Q. When I was growing up in the ’50s and ’60s, I remember seeing trains hauling cattle all the time, but I don’t recall seeing any around here recently. Do they still use cattle cars anywhere?
— H.B., of Cahokia
A. Like the animals they once hauled, most cattle cars had been rolled off to the railroad slaughterhouse by the end of the 1980s. And although train aficionados still might be shedding a tear or two at their passing, historians say most railroad companies likely were happy to see them go.
You might find that surprising considering they had been a staple of the railroad freight industry for well over a century. Almost as soon as the first trains began chugging along in the 1830s, animals were being herded onto freight cars and shipped to and from every new destinations in a rapidly expanding nation.
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At first, animals were hauled on just about any car available, including open gondolas and crude boxcars with a few slats for air. But as trains covered longer distances, they realized the animals needed better accommodations, so in the 1860s, the first dedicated livestock car came along with a roof, slatted sides for air and a sliding door for easy access. Some even had a removable upper deck that allowed for the shipment of pigs, sheep and other smaller livestock, according to “Freight Train Cars” by Mike Schafer (available on Amazon).
It was a design that would not change dramatically for 120 years, although the wood construction was replaced by steel, food and water troughs were installed and pens were added to keep animals from trampling each other. Their capacity increased, too. Early cars could carry only about 10 tons, but loads had tripled by the early 1900s, according to Schafer.
For more than a century, this was the only way they had to get fresh meat to the masses. In “the good old days,” animals had to be butchered and processed close to where their meat was going to be sold. Other than walking a herd of cattle to a slaughterhouse, trains were the only way to get them there.
But that started to change in a big way after World War II. More meatpacking plants were built closer to where the animals were raised, which resulted in shorter trips — and reduced profits — for the railroads. With the construction of the interstate highway system, more cattle could make those shorter hops by truck. And, with the advent of refrigerated cars and the entire frozen food industry, it was much easier and economical to load and ship steaks and chops rather than live animals.
Indeed, shipping beef and pork on the hoof became an expensive headache for railroads. Even before the animal-rights movement came along in a big way, laws were enacted that required railroads to offload animals every 36 hours or so just so they could stretch their legs and recuperate. (Humans squeezed onto jampacked planes should be so lucky.) This, of course, required more time and more workers to handle the animals as well as the construction and maintenance of those animal rest stops.
And that’s not all, train historians say. Stock cars had to be placed directly behind the locomotive so that animals had the smoothest ride possible and that they could be tended to quickly. Such positioning also allowed the cars to be shuffled in and out of trains quickly. But this, too, resulted in more time, effort — and expense.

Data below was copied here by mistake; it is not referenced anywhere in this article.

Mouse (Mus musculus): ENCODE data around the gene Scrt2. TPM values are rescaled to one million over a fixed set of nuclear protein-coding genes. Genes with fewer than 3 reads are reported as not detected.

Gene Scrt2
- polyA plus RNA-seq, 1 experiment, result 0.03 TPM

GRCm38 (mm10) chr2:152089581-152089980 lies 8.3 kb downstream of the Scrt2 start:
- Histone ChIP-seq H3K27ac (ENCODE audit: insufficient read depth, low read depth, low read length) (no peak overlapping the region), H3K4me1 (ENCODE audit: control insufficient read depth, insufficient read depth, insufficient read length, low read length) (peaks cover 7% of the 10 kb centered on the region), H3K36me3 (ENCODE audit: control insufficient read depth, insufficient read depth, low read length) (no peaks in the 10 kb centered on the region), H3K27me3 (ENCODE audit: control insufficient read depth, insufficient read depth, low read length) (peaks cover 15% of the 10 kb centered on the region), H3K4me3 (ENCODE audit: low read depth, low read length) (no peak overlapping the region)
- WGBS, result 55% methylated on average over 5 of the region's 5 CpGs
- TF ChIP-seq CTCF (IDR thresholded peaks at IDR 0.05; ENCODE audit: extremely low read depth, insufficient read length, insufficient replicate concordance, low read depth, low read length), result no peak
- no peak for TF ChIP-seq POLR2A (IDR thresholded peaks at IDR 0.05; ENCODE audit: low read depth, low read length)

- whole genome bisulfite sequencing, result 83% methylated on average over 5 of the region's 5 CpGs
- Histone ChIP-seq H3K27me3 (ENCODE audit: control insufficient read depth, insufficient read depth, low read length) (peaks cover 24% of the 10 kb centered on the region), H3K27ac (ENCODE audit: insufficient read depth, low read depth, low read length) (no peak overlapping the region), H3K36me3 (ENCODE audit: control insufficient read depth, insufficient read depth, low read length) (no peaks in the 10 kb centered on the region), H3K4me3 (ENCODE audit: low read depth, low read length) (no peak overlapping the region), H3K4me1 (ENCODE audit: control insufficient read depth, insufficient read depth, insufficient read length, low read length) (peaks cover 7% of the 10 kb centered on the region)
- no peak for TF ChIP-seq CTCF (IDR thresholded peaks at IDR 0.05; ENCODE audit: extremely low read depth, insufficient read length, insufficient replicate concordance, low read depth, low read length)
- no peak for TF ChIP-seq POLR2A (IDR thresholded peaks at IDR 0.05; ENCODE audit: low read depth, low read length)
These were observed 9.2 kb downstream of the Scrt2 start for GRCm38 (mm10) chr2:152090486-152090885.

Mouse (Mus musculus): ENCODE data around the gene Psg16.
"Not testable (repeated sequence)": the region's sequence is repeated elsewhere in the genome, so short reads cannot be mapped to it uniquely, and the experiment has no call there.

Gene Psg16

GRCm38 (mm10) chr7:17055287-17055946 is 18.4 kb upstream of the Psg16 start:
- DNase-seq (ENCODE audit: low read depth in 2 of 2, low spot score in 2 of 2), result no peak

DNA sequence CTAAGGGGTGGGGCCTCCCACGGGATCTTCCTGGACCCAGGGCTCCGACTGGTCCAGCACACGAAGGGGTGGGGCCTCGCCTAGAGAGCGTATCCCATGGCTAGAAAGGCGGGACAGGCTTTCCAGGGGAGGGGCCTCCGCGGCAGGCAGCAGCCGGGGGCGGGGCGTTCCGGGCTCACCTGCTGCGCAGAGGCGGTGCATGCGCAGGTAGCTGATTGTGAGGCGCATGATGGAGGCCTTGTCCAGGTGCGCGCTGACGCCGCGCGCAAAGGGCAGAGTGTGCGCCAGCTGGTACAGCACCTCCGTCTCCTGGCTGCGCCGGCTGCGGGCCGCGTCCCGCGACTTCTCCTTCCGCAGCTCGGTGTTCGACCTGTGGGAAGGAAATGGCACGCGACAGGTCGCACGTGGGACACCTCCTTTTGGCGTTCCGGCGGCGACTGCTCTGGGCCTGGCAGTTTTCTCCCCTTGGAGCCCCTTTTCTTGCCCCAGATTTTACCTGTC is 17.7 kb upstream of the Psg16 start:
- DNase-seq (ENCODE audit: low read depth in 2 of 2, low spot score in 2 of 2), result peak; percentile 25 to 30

Still, some railroads tried to make a go of it, even changing with the times by adding innovative new cars. Union Pacific, for example, created HOGX cars — old auto-parts boxcars that were converted into tri-level cars for hauling hogs from Nebraska to Los Angeles for Farmer John Meats. But after Farmer John decided to produce hogs in California in the mid-1990s, the units were scrapped. A similar fate befell the Big Pig Palace and Steer Palace cars from the Ortner Freight Car Co., of Cincinnati.
As a result, virtually all cattle cars had joined cabooses on the scrapheap of American railroad history by the end of the 1980s. I’ve seen some bloggers wax poetic about Rhaetian/RhB Railway trains in Switzerland still transporting cattle to and from their summer pastures, but others say this practice may have stopped in 2008 or so.
You’ve no doubt heard of Martin Luther King, Rosa Parks and the Selma-to-Montgomery, Ala., marches. But what role did J.D. and Ethel Shelley play in the civil rights movement?
Answer to Wednesday’s trivia: In the fall of 1828, four sisters from the Daughters of Charity of St. Vincent De Paul traveled 1,500 miles from their convent in Emmitsburg, Md., to St. Louis. On Nov. 28, they opened the first hospital west of the Mississippi River — and what St. Louis claims to be the first Catholic hospital in the U.S. as well as the first run by women. Mullanphy Hospital was opened in a three-room log cabin that had been donated by local cotton merchant John Mullanphy. It also would serve as the official city hospital until a municipal facility could be built in 1846. Over the next two centuries, Mullanphy would go through several new buildings until 1972, when DePaul Hospital in Bridgeton broke ground. To see pictures, go to beckerexhibits.wustl.edu, search for “Mullanphy” and click on the second item in the list that pops up. For more fascinating local facts, don’t miss “250 in 250,” an exhibit commemorating St. Louis’ 250th anniversary that closes Sunday at the Missouri History Museum in Forest Park. Admission is free.